(1814, January. Letter 381, to John Murray,

Vol. III., p. 2.) I have redde Roncesvaux with very great pleasure, and (if I were so disposed) see very little room for criticism. Only if you wish to have all the success you deserve, never listen to friends, and—as I am not the least troublesome of the number-least of all to me.

(1814, January. Letter 385, to J. H.

Merivale, Vol. III., p. 5.)

It doubtless gratifies me much that our Finale has pleased, and that the Curtain drops gracefully [on The Corsair]. You deserve it should, for your promptitude and good nature in arranging im

1

mediately with M' D[alla]s; and I can assure you that I esteen your entering so warmly into the subject, and writing me so soon upon it, as a personal obligation. We shall now part, I hope, satisfied with each other. I was and am quite in earnest in my prefatory promise not to intrude any more; and this not from any affectation, but a thorough conviction that it is the best policy, and is at least respectful to my readers, as it shows that I would not willingly run the risk of forfeiting their favour in future. Besides, I have other views and objects, and think that I shall keep this resolution : for, since I left London, though shut up, snow-bound, thaw-bound, and tempted with all kinds of paper, the dirtiest of ink, and the bluntest of pens, I have not even been haunted by a wish to put them to their combined uses, except in letters of business—my rhyming propensity is quite gone, and I feel much as I did at Patras on recovering from my fever--weak, but in health, and only afraid of a relapse. I do most fervently hope I never shall.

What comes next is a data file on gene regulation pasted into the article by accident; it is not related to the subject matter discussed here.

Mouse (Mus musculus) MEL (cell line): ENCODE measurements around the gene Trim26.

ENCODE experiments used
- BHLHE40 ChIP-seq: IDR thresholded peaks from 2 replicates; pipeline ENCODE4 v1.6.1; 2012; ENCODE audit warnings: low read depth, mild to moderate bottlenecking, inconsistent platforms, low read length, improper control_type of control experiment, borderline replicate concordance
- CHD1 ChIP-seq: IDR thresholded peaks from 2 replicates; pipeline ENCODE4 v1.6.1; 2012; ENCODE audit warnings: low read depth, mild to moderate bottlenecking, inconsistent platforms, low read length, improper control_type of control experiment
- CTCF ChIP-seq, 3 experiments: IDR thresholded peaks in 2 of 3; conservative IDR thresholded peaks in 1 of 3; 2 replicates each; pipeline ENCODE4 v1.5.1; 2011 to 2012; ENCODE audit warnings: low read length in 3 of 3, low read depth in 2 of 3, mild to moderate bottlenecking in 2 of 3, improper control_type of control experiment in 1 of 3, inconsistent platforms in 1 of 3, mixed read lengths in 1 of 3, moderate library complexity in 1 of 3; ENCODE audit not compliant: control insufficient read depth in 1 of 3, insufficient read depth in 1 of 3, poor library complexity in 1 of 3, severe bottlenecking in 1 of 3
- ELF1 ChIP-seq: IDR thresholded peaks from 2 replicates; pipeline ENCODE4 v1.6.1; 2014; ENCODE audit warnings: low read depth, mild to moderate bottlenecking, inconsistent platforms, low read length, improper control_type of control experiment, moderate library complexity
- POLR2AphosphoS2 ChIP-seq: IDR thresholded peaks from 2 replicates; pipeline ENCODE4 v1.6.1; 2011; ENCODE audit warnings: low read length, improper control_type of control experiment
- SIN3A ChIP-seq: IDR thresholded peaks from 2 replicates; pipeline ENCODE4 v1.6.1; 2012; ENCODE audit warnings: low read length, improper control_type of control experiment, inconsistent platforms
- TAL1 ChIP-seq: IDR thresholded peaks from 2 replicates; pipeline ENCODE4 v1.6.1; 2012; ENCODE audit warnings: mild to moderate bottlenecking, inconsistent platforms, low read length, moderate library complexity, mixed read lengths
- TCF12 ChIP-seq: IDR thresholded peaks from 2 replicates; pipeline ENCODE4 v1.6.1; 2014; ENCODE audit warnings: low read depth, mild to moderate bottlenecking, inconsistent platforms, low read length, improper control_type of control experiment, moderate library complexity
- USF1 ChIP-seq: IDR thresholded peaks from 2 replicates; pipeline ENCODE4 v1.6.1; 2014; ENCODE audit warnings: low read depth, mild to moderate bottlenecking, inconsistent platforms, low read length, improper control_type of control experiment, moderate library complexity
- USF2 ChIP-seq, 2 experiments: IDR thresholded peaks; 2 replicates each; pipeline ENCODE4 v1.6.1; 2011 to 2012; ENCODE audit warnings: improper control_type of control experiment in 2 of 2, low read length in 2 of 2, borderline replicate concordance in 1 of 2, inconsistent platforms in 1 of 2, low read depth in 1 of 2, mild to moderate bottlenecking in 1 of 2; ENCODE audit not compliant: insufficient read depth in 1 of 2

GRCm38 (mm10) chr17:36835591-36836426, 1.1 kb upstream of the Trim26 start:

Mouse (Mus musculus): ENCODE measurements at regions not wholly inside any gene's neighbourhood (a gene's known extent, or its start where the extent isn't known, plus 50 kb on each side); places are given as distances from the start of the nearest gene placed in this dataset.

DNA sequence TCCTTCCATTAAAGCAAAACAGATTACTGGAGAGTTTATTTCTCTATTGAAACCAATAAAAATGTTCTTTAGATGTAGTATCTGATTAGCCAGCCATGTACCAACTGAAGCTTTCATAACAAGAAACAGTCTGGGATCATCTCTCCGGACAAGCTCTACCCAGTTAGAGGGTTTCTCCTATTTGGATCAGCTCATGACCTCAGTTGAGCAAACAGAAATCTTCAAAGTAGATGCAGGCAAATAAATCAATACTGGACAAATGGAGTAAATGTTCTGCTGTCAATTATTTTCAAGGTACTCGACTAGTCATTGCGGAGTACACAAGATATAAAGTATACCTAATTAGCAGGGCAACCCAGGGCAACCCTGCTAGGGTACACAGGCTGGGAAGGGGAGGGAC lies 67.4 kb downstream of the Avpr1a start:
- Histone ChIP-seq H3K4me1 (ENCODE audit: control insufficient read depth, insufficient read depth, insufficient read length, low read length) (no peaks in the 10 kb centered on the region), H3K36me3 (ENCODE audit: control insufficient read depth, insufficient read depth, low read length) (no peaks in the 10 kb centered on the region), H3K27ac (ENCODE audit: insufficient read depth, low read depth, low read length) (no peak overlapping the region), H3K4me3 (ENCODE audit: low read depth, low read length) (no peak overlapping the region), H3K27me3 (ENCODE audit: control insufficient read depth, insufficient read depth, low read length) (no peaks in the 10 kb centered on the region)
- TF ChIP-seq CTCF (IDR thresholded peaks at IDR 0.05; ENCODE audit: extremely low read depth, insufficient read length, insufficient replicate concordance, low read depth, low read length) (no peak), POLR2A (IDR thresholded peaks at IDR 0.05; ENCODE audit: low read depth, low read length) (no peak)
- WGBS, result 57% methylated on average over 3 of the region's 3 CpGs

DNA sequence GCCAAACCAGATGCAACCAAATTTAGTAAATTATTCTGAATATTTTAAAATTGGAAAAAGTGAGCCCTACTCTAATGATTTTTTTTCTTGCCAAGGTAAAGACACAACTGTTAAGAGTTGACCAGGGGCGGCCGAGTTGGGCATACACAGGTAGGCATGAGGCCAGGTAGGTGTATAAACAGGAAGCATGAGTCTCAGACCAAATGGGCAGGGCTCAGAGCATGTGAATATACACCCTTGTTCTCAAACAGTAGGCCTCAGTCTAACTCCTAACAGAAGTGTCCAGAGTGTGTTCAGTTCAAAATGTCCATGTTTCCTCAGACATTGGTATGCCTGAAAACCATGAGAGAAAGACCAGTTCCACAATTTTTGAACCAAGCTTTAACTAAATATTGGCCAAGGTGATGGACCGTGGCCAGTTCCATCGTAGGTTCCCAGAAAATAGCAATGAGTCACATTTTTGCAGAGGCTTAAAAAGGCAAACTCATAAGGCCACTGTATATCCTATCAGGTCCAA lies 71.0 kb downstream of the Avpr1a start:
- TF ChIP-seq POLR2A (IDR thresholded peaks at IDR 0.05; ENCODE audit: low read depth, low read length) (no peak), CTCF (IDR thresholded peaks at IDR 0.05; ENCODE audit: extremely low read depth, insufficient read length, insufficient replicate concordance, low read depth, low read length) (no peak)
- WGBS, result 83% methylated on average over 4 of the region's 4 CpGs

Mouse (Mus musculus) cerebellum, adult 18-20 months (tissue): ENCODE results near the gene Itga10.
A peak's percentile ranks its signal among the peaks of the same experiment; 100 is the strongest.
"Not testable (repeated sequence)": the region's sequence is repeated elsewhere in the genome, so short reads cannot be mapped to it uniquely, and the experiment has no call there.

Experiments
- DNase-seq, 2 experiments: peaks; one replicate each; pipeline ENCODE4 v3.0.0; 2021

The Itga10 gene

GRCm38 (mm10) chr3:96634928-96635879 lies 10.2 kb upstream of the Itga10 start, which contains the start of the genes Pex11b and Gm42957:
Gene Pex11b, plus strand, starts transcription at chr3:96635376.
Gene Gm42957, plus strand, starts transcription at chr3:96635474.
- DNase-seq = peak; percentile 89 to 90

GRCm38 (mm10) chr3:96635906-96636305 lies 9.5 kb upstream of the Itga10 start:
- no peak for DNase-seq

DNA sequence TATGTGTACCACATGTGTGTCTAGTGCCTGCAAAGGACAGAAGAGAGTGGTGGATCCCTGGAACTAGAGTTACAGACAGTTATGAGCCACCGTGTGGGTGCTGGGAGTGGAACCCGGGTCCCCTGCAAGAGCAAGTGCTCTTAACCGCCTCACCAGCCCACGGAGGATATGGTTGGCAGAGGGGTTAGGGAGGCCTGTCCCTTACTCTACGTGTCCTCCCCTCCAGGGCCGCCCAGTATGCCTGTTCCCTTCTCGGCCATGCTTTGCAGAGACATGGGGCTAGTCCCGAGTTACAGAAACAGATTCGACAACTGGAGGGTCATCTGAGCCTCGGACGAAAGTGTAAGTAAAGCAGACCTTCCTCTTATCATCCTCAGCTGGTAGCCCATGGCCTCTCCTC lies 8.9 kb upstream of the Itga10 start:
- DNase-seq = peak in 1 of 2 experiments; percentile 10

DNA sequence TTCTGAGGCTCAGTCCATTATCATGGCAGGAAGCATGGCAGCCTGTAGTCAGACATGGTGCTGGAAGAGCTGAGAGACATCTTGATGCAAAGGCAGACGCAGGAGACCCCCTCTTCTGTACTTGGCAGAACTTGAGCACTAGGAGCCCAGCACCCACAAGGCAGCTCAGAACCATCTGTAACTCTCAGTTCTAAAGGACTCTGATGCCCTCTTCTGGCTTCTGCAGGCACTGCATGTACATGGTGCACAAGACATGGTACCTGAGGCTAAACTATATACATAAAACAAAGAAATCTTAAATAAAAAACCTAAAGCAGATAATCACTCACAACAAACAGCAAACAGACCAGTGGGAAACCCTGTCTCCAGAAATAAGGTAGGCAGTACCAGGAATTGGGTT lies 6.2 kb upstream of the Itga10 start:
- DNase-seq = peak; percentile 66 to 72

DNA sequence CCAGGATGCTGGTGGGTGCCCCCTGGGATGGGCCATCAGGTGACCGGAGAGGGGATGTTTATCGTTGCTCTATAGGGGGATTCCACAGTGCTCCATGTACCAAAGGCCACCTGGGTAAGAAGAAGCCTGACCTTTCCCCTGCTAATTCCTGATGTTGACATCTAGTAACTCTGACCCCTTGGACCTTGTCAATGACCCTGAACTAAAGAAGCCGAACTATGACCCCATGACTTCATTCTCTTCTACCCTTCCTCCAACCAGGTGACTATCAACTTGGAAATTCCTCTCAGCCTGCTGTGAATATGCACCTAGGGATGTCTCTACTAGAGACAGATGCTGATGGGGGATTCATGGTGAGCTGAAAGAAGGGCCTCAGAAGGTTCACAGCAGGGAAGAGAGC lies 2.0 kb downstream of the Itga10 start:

(1814, February 4. Letter 399, to John

Murray, Vol. III., p. 22.) The Courier of this evening accuses me of having “received and pocketed” large sums for my works. I have never yet received, nor wish to receive, a farthing for any. M' Murray offered a thousand for The Giaour and Bride of Abydos, which I said was too much, and that if he could afford it at the end of six months, I would then direct how it might be disposed of; but neither then, nor at any other period, have I ever availed myself of the profits on my own account.

LONDON TAKES THE CONCEIT OUT OF A MAN 133

For the republication of the Satire I refused four hundred guineas; and for the previous editions I never asked nor received a sous, nor for any writing whatever. I do not wish you to do any thing disagreeable to yourself; there never was nor shall be any conditions nor stipulations with regard to any accommodation that I could afford you; and on your part, I can see nothing derogatory in receiving the copyright. It was only assistance offered to a worthy man, by one not quite so worthy.

(1814, February 17. Letter 412, to R. C.

Dallas, Vol. III., p. 41.)

The best way to make the public “forget” me is to remind them of yourself. You cannot suppose that I would ask you, or advise you to publish, if I thought you would fail. I really have no literary envy; and I do not believe a friend's success ever sat nearer another than yours does to my best wishes. It is for elderly gentlemen to "bear no brother near, and cannot become our disease for more years than we may perhaps number.

(1814, March 12. Letter 425, to Thomas

Moore, Vol. III., p. 59.)

Hogg is a strange being, but of great, though uncouth, powers. I think very highly of him, as a poet; but he, and half of these Scotch and Lake troubadours, are spoilt by living in little circles and petty societies. London and the world is the only place to take the conceit out of a man—in the milling phrase. Scott, he says, is gone to the Orkneys in a gale of wind ;-during which wind, he affirms, the